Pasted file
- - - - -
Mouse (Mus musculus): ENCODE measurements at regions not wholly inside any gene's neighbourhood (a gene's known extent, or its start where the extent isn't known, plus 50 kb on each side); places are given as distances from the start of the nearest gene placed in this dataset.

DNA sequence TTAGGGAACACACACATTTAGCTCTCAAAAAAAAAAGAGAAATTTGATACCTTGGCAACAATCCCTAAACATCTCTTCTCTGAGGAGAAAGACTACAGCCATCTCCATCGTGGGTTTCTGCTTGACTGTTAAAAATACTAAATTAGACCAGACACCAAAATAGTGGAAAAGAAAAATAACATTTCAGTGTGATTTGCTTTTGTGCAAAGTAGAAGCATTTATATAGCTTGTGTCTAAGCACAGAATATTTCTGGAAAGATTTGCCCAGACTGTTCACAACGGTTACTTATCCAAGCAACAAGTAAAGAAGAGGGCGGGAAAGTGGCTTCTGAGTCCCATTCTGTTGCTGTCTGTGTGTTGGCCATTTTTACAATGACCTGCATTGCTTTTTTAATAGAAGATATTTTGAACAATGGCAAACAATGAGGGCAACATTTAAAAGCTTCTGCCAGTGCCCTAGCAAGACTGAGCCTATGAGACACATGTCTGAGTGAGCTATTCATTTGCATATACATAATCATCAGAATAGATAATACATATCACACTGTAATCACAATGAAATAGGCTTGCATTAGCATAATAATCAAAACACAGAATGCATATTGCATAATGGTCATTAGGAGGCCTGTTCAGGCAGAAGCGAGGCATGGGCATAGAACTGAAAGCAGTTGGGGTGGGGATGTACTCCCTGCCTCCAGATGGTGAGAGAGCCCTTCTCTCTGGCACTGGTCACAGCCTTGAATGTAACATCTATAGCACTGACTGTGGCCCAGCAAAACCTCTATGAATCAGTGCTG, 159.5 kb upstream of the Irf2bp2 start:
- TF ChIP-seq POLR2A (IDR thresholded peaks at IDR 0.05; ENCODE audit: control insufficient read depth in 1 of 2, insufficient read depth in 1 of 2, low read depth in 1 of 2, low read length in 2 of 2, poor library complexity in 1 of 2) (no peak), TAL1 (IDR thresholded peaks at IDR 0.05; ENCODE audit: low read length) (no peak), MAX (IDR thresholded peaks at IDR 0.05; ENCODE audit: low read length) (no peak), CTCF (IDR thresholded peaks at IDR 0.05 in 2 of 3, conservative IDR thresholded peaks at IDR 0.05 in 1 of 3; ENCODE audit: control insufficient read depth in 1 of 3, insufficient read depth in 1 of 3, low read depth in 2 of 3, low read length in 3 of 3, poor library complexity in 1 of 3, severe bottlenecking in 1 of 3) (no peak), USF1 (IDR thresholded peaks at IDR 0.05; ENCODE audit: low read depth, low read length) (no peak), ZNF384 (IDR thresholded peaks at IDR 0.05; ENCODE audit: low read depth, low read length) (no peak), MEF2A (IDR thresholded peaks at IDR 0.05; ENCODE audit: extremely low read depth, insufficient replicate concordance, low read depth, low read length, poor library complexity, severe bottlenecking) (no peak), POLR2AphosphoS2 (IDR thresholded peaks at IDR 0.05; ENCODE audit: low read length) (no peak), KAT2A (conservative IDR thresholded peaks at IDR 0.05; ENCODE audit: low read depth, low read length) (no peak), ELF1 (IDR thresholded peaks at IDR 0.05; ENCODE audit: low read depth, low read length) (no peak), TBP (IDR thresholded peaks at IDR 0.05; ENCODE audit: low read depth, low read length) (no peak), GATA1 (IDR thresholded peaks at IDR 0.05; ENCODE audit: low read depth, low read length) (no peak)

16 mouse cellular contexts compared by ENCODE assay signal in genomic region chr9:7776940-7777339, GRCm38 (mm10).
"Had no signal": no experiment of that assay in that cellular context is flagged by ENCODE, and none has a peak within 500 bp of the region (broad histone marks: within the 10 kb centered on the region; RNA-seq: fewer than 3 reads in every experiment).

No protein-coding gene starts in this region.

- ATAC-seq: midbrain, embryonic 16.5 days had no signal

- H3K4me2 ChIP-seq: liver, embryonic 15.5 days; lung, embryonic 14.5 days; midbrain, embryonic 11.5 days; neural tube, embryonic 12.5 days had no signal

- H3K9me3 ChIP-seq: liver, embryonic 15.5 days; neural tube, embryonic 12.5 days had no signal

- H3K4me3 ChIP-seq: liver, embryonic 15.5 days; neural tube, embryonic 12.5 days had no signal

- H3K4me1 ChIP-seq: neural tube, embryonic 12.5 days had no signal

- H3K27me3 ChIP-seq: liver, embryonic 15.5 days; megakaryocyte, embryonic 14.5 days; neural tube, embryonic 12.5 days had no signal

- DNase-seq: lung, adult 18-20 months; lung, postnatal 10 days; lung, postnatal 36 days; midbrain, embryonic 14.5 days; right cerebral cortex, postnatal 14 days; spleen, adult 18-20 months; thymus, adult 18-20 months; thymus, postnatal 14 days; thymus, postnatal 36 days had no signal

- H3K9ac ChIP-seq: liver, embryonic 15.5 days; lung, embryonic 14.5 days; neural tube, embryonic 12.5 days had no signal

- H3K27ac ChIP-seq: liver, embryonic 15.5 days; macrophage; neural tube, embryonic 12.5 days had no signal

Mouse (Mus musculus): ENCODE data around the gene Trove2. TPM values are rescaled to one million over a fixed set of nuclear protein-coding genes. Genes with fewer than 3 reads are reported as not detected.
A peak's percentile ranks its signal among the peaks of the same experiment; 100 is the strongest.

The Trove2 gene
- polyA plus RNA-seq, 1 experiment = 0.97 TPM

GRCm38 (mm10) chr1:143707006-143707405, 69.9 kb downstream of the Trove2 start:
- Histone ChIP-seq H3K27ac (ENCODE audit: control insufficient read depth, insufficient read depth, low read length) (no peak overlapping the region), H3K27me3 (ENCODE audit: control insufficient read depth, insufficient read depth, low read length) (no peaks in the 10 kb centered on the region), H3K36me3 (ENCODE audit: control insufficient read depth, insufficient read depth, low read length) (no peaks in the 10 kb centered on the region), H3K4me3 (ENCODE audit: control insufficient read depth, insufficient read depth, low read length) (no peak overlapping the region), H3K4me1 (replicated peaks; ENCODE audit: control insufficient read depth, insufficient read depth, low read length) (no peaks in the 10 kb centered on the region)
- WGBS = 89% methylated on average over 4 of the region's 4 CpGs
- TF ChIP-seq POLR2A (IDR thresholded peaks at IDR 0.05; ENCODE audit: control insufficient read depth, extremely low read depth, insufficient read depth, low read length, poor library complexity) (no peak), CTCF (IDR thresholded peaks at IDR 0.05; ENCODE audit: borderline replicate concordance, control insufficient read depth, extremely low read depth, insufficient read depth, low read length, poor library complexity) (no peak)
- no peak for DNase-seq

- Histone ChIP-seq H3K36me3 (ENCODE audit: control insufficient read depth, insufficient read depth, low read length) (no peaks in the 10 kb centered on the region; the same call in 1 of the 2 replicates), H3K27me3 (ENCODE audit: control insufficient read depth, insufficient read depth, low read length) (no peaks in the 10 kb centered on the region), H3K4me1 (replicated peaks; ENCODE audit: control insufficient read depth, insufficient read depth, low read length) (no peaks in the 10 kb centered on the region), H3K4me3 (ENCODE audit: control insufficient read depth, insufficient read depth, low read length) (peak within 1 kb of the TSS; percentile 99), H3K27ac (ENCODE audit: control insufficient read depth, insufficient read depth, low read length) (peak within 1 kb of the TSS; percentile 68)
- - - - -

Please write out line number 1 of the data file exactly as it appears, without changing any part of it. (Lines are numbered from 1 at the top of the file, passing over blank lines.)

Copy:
Mouse (Mus musculus): ENCODE measurements at regions not wholly inside any gene's neighbourhood (a gene's known extent, or its start where the extent isn't known, plus 50 kb on each side); places are given as distances from the start of the nearest gene placed in this dataset.